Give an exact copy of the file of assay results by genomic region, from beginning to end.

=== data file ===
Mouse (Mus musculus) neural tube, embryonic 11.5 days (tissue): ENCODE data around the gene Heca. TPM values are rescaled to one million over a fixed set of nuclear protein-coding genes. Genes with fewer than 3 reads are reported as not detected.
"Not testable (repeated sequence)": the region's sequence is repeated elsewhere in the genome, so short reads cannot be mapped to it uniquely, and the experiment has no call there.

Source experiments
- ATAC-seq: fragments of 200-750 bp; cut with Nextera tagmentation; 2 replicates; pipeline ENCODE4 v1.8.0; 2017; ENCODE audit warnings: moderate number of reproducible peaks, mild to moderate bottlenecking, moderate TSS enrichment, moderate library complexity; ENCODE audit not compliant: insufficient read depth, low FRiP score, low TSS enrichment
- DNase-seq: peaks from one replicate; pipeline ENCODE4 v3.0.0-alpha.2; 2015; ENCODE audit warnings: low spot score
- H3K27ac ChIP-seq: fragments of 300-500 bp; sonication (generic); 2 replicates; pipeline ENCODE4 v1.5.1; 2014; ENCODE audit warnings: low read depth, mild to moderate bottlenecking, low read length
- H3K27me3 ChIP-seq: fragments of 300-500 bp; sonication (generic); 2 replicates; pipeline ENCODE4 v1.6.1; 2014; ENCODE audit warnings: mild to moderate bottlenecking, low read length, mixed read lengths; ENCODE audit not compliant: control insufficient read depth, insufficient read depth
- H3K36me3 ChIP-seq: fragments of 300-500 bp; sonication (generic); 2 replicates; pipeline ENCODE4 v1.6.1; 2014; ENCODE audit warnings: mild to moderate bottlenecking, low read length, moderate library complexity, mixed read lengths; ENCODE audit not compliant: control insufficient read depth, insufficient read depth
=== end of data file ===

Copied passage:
Mouse (Mus musculus) neural tube, embryonic 11.5 days (tissue): ENCODE data around the gene Heca. TPM values are rescaled to one million over a fixed set of nuclear protein-coding genes. Genes with fewer than 3 reads are reported as not detected.
"Not testable (repeated sequence)": the region's sequence is repeated elsewhere in the genome, so short reads cannot be mapped to it uniquely, and the experiment has no call there.

Source experiments
- ATAC-seq: fragments of 200-750 bp; cut with Nextera tagmentation; 2 replicates; pipeline ENCODE4 v1.8.0; 2017; ENCODE audit warnings: moderate number of reproducible peaks, mild to moderate bottlenecking, moderate TSS enrichment, moderate library complexity; ENCODE audit not compliant: insufficient read depth, low FRiP score, low TSS enrichment
- DNase-seq: peaks from one replicate; pipeline ENCODE4 v3.0.0-alpha.2; 2015; ENCODE audit warnings: low spot score
- H3K27ac ChIP-seq: fragments of 300-500 bp; sonication (generic); 2 replicates; pipeline ENCODE4 v1.5.1; 2014; ENCODE audit warnings: low read depth, mild to moderate bottlenecking, low read length
- H3K27me3 ChIP-seq: fragments of 300-500 bp; sonication (generic); 2 replicates; pipeline ENCODE4 v1.6.1; 2014; ENCODE audit warnings: mild to moderate bottlenecking, low read length, mixed read lengths; ENCODE audit not compliant: control insufficient read depth, insufficient read depth
- H3K36me3 ChIP-seq: fragments of 300-500 bp; sonication (generic); 2 replicates; pipeline ENCODE4 v1.6.1; 2014; ENCODE audit warnings: mild to moderate bottlenecking, low read length, moderate library complexity, mixed read lengths; ENCODE audit not compliant: control insufficient read depth, insufficient read depth